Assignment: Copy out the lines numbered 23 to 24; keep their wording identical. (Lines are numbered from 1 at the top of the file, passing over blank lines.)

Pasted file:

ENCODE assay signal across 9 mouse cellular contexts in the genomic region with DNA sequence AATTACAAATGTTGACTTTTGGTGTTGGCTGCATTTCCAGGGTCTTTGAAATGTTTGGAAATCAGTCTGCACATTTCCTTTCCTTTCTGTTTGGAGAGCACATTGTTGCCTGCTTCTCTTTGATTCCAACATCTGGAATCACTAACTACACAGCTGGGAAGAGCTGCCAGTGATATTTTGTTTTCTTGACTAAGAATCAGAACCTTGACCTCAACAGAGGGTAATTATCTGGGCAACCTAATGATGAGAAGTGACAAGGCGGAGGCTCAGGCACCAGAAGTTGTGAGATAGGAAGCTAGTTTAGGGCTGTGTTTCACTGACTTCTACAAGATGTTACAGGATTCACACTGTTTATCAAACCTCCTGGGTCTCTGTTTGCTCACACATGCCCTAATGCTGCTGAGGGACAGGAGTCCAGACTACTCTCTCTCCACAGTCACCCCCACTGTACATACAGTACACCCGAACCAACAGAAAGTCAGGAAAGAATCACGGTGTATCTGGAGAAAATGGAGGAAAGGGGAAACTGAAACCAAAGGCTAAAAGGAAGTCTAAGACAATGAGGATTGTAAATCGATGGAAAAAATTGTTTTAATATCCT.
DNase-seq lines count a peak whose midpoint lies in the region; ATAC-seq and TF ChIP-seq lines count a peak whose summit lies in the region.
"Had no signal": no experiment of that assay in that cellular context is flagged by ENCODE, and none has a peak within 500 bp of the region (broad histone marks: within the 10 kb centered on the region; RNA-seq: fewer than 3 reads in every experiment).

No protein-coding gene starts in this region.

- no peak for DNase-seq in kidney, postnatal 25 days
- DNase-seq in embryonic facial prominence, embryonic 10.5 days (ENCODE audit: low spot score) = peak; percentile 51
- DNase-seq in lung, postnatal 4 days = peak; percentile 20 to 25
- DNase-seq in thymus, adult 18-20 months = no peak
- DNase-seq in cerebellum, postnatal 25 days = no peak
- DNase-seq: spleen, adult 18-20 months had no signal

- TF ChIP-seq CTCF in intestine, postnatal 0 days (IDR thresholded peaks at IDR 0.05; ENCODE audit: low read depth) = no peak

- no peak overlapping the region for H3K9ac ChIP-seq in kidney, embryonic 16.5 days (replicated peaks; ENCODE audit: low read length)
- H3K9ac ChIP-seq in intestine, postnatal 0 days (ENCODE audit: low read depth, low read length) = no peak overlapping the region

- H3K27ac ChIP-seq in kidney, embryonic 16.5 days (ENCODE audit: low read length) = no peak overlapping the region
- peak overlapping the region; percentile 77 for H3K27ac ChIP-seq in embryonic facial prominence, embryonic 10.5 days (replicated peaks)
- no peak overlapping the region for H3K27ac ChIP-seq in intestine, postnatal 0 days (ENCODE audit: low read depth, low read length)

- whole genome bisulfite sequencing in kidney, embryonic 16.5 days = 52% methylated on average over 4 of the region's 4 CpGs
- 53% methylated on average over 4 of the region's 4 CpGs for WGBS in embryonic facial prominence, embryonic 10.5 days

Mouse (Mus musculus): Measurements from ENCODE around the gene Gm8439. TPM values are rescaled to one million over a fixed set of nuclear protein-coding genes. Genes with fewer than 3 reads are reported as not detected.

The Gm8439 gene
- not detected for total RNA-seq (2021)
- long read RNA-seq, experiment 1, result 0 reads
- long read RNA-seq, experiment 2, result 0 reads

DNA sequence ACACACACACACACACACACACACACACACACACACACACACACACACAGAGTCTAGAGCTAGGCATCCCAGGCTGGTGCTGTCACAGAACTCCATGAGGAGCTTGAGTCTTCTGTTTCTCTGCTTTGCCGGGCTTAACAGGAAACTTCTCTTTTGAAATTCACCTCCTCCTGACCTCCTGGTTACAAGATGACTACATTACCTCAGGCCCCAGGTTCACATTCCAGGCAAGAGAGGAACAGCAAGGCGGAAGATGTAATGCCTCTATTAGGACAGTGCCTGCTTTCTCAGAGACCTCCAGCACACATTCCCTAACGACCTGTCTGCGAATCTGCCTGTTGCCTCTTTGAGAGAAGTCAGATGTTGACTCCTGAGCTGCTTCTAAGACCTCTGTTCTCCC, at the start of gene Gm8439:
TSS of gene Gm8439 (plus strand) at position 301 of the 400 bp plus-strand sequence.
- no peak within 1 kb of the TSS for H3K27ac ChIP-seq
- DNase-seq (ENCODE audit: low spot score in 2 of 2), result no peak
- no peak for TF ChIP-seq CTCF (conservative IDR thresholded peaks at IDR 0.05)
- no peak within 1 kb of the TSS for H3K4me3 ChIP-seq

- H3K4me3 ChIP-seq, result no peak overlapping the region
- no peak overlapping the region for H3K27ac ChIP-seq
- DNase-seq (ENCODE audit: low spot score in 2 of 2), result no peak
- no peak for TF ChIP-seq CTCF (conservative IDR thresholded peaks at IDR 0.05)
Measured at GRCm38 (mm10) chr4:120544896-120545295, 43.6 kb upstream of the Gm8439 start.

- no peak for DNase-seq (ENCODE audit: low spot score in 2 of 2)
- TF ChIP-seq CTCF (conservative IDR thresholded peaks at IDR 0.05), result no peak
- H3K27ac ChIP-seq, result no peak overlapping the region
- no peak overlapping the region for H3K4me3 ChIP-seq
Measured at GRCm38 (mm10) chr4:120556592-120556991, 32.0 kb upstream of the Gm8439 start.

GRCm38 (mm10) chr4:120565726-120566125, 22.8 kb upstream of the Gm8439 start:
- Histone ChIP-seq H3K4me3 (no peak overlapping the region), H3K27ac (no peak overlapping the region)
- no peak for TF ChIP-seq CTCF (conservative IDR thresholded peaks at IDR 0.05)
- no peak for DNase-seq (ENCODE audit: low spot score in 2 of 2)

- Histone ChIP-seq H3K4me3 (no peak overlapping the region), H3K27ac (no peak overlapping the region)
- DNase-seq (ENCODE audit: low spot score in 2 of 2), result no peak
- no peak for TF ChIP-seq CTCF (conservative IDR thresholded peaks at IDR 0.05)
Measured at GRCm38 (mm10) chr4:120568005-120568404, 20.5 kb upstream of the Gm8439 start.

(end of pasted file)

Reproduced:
- long read RNA-seq, experiment 2, result 0 reads

DNA sequence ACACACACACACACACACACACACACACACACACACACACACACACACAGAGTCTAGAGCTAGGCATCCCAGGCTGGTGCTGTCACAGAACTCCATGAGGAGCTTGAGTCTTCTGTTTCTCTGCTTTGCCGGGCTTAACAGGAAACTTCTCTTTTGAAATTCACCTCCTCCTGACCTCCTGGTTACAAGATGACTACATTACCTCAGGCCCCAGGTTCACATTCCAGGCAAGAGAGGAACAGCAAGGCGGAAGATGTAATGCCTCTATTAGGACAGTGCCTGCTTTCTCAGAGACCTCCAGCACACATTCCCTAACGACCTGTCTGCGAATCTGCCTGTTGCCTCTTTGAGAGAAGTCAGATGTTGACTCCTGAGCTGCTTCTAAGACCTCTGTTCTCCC, at the start of gene Gm8439: